Christmas Bells

Christmas Bells
Christmas Bells - Blandfordia nobilis

Tuesday, April 19, 2011

Hunchback Orchids starting up in the Southern Highlands

I saw a budding Hunchback Orchid last week at Budderoo Plateau. But when I went back yesterday I could not find that plant. Perhaps a Wallaby or Wombat had eaten it as "lunch".

I did see several others (in flower) there, but they were not "out the open" (growing through shallow heath plants) so they were harder to photograph clearly.

Here are several plants I found at Manning Lookout (near Fitzroy Falls) today.

I really like the elegant lines of these flowers. 
The colour combination of deep red stripes 
over soft olive green base colour is very appealing.
The labellum is prominently creased
as well as being "reflexed" (bent upwards).
Mecopodum striatum - Eastern Hunchback Orchid
 The second flower in this pair has been disturbed somewhat, and the two pollen grains have been dislodged from their normal position. You can see on the left flower, the pollen grains are normally held under the column. Remember this Orchid, is now separated from the Leek Orchids (Prasophyllum) but is obviously closely related to them. Therefore, as with the Leek Orchids, its structure is "upside down" when compared to most Orchids. The dorsal sepal and column and hence the pollen grains are held low down in the flower. The labellum is the reflexed white organ which point up in the air.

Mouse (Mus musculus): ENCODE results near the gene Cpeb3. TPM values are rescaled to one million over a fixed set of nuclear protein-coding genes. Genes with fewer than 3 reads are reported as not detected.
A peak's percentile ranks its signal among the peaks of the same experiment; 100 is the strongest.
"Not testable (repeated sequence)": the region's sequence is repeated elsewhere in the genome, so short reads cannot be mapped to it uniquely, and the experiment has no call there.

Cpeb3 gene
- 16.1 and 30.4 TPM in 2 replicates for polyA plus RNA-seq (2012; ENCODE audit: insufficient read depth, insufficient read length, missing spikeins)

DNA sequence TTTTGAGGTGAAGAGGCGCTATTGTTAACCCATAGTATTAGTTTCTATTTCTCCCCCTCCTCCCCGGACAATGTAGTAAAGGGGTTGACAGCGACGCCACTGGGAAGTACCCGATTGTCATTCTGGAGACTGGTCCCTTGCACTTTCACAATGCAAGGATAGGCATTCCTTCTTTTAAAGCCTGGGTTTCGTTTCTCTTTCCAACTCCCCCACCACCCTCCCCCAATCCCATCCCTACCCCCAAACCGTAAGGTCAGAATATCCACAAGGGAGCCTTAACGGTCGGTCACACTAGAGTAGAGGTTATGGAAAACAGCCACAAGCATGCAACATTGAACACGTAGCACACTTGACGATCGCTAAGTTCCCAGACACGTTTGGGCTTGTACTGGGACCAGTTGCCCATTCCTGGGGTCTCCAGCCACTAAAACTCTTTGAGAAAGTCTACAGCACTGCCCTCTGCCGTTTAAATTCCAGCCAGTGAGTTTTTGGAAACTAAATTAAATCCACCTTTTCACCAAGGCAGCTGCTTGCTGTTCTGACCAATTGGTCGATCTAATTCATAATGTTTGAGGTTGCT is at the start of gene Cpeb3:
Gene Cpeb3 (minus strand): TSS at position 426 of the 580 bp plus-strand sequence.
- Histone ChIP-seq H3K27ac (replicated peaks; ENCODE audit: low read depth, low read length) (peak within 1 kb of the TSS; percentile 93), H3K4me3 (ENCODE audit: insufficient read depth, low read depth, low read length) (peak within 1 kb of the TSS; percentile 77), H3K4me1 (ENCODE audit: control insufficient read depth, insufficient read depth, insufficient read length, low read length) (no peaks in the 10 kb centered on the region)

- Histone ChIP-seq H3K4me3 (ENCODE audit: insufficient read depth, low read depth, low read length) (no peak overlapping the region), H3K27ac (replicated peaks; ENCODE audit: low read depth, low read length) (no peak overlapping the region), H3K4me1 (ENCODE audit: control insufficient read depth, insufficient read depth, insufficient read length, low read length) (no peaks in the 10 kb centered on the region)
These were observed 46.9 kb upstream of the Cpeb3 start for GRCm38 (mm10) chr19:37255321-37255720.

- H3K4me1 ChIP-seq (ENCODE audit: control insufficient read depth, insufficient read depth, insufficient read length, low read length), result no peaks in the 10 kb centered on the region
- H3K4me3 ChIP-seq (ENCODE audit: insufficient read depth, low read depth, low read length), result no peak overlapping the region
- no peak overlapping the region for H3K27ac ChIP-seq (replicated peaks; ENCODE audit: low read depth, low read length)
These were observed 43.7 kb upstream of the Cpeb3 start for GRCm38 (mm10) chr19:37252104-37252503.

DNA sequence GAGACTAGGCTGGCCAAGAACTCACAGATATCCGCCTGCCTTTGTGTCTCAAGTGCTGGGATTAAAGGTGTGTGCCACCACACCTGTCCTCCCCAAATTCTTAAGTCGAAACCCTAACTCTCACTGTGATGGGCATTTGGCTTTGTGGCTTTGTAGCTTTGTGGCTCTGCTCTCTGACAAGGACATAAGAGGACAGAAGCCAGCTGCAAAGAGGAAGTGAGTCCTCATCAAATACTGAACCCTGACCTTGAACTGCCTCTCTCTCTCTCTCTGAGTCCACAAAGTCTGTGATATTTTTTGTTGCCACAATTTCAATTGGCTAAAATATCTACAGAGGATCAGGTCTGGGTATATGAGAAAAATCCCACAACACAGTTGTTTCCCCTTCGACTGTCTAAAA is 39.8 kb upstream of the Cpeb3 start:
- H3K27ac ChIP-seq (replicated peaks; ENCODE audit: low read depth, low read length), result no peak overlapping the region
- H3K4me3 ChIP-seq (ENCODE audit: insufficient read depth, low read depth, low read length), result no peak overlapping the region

Mecopodum striatum - Eastern Hunchback Orchid
Here is a single Speculantha I found there, too. A lovely specimen, but quite late flowering for this district. Alan still has Speculanthas in flower near Nowra, but the plants I know from Tourist Road have all finished flowering. I found other finished flowers today at the same location.
Speculantha sp aff parviflora - Sthn Highlands form.

This is a typical Southern Highlands form, albeit a very nicely coloured specimen. The "points" do not reach the top of the hood, much less exceed it. Click to enlarge the image, to discern what I am trying to describe. Look for the curving sepal held close beside the hood.


Flabmeister said...

Most excellent images as usual. I continue to be amazed at the number of orchid genera (let alone species) which I have never seen.


Denis Wilson said...

Hi Martin
This was one species I had hoped to show you last weekend at Kangaroo Hill. The road problems prevented that.
It is a lovely thing. Quite small.
Seems to like mossy beds over sandstone - at least that's the only place where I have seen them.